HBO’s True Detective emerged in 2014 at the dawn of the modern limited series renaissance. In fact, it was so well received thanks to its tremendous lead performances that it eschewed the then-titled Outstanding Miniseries Emmy category in favor of the big leagues – Outstanding Drama Series. Results of the realignment emerged something of a mixed bag. Instead of near-guaranteed wins for Miniseries and Lead Actor in a Miniseries, it hit a brick wall called Breaking Bad and only received a directing win in the major races for Cary Fukunaga.
His award, in my mind, was perhaps the most deserved Emmy of the night. Fukunaga, aided by the lightning-in-a-bottle performances of Woody Harrelson and Matthew McConaughey, created a thrilling and tight series. One that balanced moments of real depth and pathos with stunning visuals and one very thrilling long take. Fukunaga parted ways with the series following his win, and honestly, it hasn’t felt the same sense. Forget the dreadful and pretentious Season 2. Please.
Season 3, though, attempts at a return to greatness for the series, and in many ways, it does echo the rhythms and tone of that great first season. It shifts the action back to a similar setting and visual palette as Season 1. Again, we have two detectives – Mahershala Ali’s Wayne Hays and Stephen Dorff’s Roland West – investigating a mysterious death with eerie symbols scattered near the body. What’s missing from the third season is Fukunaga’s unified vision. Instead of a single director creating what amounts to a feature film, Season 3 offers multiple directors working in tandem to realize writer Nic Pizzolatto’s vision. Despite strong performances, True Detective Season 3 just doesn’t strike in the same tremendous way Season 1 did. It’s a step up from Season 2, of course, but most things are.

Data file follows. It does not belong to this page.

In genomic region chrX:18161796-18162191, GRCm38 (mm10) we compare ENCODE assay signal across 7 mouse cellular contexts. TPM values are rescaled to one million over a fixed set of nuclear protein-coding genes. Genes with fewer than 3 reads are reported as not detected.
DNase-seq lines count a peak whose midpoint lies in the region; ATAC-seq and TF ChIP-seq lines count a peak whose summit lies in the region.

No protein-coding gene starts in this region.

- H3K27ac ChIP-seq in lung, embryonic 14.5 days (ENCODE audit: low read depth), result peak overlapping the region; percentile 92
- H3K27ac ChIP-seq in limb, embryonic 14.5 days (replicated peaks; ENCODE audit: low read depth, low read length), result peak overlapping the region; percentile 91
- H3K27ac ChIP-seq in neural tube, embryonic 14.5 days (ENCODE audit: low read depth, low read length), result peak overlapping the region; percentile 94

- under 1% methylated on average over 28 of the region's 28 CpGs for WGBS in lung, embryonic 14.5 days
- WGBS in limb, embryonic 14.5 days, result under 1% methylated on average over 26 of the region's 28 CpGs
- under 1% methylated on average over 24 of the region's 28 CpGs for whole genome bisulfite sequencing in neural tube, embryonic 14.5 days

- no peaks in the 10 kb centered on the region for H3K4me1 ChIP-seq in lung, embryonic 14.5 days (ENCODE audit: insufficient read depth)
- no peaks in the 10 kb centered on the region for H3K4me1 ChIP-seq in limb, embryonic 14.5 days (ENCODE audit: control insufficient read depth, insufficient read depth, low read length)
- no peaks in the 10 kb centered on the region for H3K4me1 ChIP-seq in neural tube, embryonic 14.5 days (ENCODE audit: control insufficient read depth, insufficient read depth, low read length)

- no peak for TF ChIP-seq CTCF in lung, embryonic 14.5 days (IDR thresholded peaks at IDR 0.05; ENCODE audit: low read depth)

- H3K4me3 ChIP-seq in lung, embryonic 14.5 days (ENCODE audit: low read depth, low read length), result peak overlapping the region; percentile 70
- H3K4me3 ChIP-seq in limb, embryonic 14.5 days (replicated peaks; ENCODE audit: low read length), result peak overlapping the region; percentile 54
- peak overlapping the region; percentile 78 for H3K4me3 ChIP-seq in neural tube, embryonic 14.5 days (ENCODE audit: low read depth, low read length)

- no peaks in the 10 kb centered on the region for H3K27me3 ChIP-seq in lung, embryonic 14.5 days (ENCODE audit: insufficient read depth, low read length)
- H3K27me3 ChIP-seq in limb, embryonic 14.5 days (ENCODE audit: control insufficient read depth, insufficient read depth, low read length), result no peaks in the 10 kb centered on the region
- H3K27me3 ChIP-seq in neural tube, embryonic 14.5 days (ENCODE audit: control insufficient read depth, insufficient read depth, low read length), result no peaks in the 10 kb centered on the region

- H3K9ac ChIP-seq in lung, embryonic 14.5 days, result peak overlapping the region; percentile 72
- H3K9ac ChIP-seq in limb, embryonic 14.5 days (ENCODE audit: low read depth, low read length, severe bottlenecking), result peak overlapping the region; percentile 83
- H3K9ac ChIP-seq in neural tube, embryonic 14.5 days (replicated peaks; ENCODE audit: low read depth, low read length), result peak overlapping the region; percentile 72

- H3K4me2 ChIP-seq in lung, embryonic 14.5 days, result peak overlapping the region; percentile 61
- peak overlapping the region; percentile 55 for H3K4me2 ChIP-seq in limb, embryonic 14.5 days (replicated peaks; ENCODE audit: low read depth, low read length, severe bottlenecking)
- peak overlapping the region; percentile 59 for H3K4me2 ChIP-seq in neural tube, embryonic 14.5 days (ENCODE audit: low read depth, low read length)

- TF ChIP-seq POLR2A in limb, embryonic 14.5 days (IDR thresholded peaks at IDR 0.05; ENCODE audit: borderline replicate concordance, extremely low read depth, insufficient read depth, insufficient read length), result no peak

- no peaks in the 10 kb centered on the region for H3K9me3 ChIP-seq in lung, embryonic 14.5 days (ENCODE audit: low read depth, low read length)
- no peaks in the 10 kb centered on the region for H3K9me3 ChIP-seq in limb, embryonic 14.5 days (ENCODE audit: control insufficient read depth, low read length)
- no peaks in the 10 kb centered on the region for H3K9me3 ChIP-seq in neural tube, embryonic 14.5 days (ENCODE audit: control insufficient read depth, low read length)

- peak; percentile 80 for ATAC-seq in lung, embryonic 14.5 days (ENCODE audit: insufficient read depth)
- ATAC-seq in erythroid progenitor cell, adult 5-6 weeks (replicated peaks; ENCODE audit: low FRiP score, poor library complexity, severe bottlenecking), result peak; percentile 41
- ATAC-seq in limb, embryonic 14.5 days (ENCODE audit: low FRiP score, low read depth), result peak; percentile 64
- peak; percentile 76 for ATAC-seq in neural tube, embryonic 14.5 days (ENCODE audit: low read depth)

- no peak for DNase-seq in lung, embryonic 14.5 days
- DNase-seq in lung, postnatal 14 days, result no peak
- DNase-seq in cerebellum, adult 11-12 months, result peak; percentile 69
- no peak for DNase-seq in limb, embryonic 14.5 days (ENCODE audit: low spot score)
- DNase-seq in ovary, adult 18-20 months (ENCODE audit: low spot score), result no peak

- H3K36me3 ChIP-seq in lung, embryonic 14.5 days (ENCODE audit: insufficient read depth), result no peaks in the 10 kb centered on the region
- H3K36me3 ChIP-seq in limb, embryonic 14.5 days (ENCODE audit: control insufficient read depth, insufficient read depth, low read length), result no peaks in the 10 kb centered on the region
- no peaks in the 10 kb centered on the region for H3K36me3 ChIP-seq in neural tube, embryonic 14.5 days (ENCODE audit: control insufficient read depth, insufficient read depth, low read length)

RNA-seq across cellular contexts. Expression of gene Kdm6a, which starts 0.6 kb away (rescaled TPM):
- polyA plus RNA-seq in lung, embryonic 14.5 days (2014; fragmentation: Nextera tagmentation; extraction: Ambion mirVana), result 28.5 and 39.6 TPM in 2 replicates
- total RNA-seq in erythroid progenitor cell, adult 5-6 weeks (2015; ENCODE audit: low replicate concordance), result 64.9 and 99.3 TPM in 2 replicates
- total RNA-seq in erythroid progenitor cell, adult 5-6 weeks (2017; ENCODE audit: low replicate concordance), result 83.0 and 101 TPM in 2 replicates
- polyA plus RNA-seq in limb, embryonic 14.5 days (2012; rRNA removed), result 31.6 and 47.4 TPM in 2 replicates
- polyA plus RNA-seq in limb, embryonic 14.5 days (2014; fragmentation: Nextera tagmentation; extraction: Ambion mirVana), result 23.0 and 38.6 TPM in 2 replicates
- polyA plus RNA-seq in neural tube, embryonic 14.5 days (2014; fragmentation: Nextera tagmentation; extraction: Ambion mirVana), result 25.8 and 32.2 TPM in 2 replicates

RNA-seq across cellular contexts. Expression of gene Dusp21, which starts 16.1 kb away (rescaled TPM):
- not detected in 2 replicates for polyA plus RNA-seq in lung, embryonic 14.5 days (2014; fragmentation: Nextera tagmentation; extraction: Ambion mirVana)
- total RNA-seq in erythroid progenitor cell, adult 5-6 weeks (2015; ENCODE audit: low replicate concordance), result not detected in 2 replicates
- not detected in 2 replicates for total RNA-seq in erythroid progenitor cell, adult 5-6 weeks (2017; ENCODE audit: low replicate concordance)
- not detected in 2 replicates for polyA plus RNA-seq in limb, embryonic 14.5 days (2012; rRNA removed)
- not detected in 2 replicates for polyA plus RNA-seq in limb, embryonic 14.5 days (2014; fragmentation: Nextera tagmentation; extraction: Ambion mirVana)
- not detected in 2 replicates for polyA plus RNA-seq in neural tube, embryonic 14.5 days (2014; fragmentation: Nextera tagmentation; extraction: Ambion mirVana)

M.V.P. Ali plays Hays in three different eras – the initial murder, ten years later, and a more modern day look as an aging Hays struggles to remember details of the murder investigation. As in most films he stars in, you really can’t take your eyes off Ali. He’s magnetic, yet subtle. Intense, yet often kind and endearing. Here, Ali further proves the tremendous range he has as an actor. Co-star Stephen Dorff plays well off Ali, but this is no McConaughey/Harrelson situation. The material clearly belongs to Ali, and he brings it every minute. I also really responded to Carmen Ejogo’s performance as a local schoolteacher drawn to the magnetic Ali.
Ultimately, Ali’s towering performance is enough to recommend the new season. But it’s nowhere near the accomplishment of Season 1. It lacks that effort’s hyper focus and sustained intensity, again likely thanks to the immense talents of Fukunaga. Here, the moments of depth and genuine pain are buried beneath drawn-out moments of overwrought contemplation and mood setting. It crawls when it should simmer. It drags when it should enthrall. Ali is an enormous draw to the material, but it ultimately betrays him by failing to maintain a compelling narrative.
True Detective Season 3 definitely warrants a look for its atmosphere and performances. It does so much right that you can’t help but wish for a consistent and wholly engaging vision.
True Detective airs Sunday night at 9pm ET.